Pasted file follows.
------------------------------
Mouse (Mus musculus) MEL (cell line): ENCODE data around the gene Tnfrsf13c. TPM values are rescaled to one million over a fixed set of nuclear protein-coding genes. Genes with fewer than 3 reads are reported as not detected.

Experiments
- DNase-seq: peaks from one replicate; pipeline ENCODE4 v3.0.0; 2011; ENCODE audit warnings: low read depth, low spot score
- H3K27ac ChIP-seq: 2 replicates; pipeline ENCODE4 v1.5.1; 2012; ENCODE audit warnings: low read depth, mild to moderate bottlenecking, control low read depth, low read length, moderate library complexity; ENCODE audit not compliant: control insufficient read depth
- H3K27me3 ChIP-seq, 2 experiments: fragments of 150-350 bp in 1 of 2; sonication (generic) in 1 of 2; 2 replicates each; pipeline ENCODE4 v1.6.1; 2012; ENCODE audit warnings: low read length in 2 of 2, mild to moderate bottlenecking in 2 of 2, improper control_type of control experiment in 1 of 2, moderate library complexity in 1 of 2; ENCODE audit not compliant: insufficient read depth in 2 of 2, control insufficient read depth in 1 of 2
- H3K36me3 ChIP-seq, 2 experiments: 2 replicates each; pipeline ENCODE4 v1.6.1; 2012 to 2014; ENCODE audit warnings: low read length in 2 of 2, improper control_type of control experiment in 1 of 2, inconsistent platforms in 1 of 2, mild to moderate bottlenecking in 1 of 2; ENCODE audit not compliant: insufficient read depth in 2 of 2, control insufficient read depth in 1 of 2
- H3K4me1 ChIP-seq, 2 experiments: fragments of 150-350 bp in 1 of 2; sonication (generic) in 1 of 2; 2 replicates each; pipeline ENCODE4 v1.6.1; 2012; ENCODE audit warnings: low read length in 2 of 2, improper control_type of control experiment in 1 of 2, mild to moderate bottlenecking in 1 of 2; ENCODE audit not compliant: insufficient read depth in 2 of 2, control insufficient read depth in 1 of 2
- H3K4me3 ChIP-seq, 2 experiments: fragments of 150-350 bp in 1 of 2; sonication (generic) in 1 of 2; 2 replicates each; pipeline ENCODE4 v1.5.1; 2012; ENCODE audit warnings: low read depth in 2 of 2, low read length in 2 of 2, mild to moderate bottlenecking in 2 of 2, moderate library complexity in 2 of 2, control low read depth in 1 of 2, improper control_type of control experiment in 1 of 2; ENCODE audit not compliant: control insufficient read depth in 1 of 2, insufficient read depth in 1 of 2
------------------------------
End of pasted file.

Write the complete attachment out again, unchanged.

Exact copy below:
Mouse (Mus musculus) MEL (cell line): ENCODE data around the gene Tnfrsf13c. TPM values are rescaled to one million over a fixed set of nuclear protein-coding genes. Genes with fewer than 3 reads are reported as not detected.

Experiments
- DNase-seq: peaks from one replicate; pipeline ENCODE4 v3.0.0; 2011; ENCODE audit warnings: low read depth, low spot score
- H3K27ac ChIP-seq: 2 replicates; pipeline ENCODE4 v1.5.1; 2012; ENCODE audit warnings: low read depth, mild to moderate bottlenecking, control low read depth, low read length, moderate library complexity; ENCODE audit not compliant: control insufficient read depth
- H3K27me3 ChIP-seq, 2 experiments: fragments of 150-350 bp in 1 of 2; sonication (generic) in 1 of 2; 2 replicates each; pipeline ENCODE4 v1.6.1; 2012; ENCODE audit warnings: low read length in 2 of 2, mild to moderate bottlenecking in 2 of 2, improper control_type of control experiment in 1 of 2, moderate library complexity in 1 of 2; ENCODE audit not compliant: insufficient read depth in 2 of 2, control insufficient read depth in 1 of 2
- H3K36me3 ChIP-seq, 2 experiments: 2 replicates each; pipeline ENCODE4 v1.6.1; 2012 to 2014; ENCODE audit warnings: low read length in 2 of 2, improper control_type of control experiment in 1 of 2, inconsistent platforms in 1 of 2, mild to moderate bottlenecking in 1 of 2; ENCODE audit not compliant: insufficient read depth in 2 of 2, control insufficient read depth in 1 of 2
- H3K4me1 ChIP-seq, 2 experiments: fragments of 150-350 bp in 1 of 2; sonication (generic) in 1 of 2; 2 replicates each; pipeline ENCODE4 v1.6.1; 2012; ENCODE audit warnings: low read length in 2 of 2, improper control_type of control experiment in 1 of 2, mild to moderate bottlenecking in 1 of 2; ENCODE audit not compliant: insufficient read depth in 2 of 2, control insufficient read depth in 1 of 2
- H3K4me3 ChIP-seq, 2 experiments: fragments of 150-350 bp in 1 of 2; sonication (generic) in 1 of 2; 2 replicates each; pipeline ENCODE4 v1.5.1; 2012; ENCODE audit warnings: low read depth in 2 of 2, low read length in 2 of 2, mild to moderate bottlenecking in 2 of 2, moderate library complexity in 2 of 2, control low read depth in 1 of 2, improper control_type of control experiment in 1 of 2; ENCODE audit not compliant: control insufficient read depth in 1 of 2, insufficient read depth in 1 of 2